Hauliers warned the extra paperwork was leading to shortages of some goods and risked leaving gaps on supermarket shelves. They said they were being “overwhelmed” by red tape with scores of lorries being turned away from ports because they had failed to fill in the correct forms. Dublin blamed the damaging hold-ups on British firms which had failed to prepare for the extra requirements despite several advance warnings.
Irish Revenue chiefs said they had taken the decision to temporarily lift some customs rules to ease the delays and prevent more trucks being refused entry on to ferries.
A Revenue spokeswoman said: “Revenue appreciates that the new requirements and customs formalities present significant challenges and impose additional burdens on businesses.
“However, we expected challenges such as this to arise where trade and or business didn’t make the necessary advance planning arrangements that we have strongly advocated over at least the last two years.
“We made it very clear in our engagements with industry that real, permanent and immediate changes would arise.”
She continued: “Those who are having difficulties is the outworking of that warning.
“However, the extent of the difficulties businesses are having as a result of the necessary changes brought about by Brexit is evident from our engagement with various trade, industry and business stakeholders over the past week.
“It is clear that many were not as prepared as they thought or significantly underestimated what was involved in being Brexit-ready.
“In this regard, Revenue has put in place temporary facilitation measures relating to the lodging of safety and security declarations that will help businesses to meet their obligations and get their goods moving.”
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Ferry operator Stena Line has cancelled 12 of its crossings until next Tuesday because of a post-Brexit decline in freight and passenger numbers.
The company said it was reviewing the sailings and schedules on Irish Sea routes as a result of Irish travel restrictions and the decline in freight volumes during the first week of Brexit.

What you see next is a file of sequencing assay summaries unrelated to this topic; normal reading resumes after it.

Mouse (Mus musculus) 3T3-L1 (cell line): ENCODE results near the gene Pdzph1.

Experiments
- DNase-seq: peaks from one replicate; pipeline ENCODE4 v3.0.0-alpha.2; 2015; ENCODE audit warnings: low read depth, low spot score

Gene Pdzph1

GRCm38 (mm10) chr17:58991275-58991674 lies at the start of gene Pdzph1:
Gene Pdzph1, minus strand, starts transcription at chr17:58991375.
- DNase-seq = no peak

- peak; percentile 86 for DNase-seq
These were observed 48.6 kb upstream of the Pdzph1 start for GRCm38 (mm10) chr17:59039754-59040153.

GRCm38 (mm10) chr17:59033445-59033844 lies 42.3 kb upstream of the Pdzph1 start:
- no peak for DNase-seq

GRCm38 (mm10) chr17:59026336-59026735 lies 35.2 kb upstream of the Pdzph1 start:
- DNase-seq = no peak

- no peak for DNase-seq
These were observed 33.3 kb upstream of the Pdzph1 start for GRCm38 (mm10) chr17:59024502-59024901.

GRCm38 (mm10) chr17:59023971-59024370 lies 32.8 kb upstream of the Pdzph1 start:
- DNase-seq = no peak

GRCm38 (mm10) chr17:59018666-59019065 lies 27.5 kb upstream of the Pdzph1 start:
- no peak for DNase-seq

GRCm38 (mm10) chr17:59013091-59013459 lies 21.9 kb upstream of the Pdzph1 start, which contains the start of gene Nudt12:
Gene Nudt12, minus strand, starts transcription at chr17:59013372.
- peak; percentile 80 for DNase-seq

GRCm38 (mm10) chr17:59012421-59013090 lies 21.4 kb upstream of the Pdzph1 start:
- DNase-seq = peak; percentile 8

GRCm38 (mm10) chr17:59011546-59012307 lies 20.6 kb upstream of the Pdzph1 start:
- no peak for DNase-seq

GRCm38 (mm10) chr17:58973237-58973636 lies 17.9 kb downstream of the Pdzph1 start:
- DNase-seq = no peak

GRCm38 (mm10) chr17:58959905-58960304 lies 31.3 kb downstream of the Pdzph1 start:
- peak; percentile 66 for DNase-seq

A spokesman said: “Problems in the supply chain have resulted in a significant fall-off in freight volumes this week at our Holyhead and Fishguard ports.
“Our business model is based on a freight and passenger combination, so to have the two parts severely restricted at the same time is putting severe pressure on our ability to maintain our normal levels of frequency on certain routes.
“Volumes are expected to remain light as we move towards the weekend, consequently we will reduce some sailings on a temporary basis.”
He said: “This move from the Irish customs authorities demonstrates why we warned the Irish Government about their negotiating approach and the implications of it.
“The geography of these islands will always require pragmatism and we are seeing that today.
“Anyone who has encountered the frustration of empty shelves in supermarkets this week will be questioning why our own Government can’t take similar action.
“Despite ridiculous claims from the Secretary of State, amongst others, there is a regulatory border in the Irish Sea and we are seeing the impediments it is causing.”
DUP MP Sammy Wilson said: “Despite what the Secretary of State may claim, there is a border in the Irish Sea which is disrupting trade with Northern Ireland and also with the Republic of Ireland.
“The evidence becomes clearer by the day but it is ironic that, whilst the UK Government slavishly follows the diktats of the EU single market requirements and the bureaucracy attached to it, the Irish Government has been prepared to sweep EU documentation demands aside.”